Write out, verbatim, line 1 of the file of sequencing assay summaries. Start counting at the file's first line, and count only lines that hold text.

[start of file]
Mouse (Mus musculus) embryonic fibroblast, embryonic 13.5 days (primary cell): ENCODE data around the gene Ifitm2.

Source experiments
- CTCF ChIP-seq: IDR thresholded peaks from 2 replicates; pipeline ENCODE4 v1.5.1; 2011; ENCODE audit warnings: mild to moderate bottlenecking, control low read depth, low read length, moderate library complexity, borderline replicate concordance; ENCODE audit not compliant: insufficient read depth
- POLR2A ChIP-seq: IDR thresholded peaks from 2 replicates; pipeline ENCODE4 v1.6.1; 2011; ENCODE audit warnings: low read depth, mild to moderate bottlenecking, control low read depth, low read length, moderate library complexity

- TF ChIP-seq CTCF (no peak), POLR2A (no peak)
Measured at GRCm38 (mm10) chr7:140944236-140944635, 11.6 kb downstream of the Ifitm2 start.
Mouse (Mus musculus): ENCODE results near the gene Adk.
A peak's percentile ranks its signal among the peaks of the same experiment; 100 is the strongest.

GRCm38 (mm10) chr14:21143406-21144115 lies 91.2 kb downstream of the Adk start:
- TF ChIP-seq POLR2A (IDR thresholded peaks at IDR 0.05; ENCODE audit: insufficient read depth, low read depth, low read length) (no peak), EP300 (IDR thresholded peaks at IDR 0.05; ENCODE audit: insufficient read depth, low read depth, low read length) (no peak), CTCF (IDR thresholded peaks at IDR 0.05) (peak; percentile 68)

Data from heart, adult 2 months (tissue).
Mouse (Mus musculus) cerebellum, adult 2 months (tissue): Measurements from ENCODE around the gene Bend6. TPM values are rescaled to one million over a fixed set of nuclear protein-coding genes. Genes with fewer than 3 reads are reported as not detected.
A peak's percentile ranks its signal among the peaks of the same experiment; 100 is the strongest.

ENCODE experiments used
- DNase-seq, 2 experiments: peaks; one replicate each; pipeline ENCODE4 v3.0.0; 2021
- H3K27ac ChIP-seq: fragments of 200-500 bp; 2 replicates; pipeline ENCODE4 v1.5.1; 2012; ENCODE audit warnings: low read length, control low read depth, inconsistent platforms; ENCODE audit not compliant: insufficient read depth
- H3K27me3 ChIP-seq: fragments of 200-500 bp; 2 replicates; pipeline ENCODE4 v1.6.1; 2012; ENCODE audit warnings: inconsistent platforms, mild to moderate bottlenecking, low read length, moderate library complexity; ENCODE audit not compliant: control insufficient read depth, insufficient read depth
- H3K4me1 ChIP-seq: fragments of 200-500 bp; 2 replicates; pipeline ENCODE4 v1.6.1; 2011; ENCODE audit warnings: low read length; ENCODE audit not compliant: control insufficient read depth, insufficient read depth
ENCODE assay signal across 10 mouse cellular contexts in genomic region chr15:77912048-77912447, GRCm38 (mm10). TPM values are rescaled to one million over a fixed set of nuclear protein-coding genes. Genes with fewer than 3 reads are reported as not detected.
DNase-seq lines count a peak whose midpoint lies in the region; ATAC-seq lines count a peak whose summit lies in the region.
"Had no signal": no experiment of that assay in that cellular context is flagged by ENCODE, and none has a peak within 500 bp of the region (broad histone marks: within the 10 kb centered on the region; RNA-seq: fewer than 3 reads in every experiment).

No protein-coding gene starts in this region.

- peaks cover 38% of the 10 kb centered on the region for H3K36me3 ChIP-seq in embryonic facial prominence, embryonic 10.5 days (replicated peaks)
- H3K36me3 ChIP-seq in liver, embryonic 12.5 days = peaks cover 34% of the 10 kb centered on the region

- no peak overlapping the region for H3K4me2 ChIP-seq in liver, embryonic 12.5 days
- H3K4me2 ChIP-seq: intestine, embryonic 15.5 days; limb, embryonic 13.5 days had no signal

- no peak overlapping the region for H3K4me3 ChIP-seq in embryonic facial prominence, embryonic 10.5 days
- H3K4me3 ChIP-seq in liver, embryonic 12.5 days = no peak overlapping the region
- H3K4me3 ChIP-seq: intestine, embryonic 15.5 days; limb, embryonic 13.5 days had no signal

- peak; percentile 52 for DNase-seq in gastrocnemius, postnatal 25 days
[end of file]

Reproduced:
Mouse (Mus musculus) embryonic fibroblast, embryonic 13.5 days (primary cell): ENCODE data around the gene Ifitm2.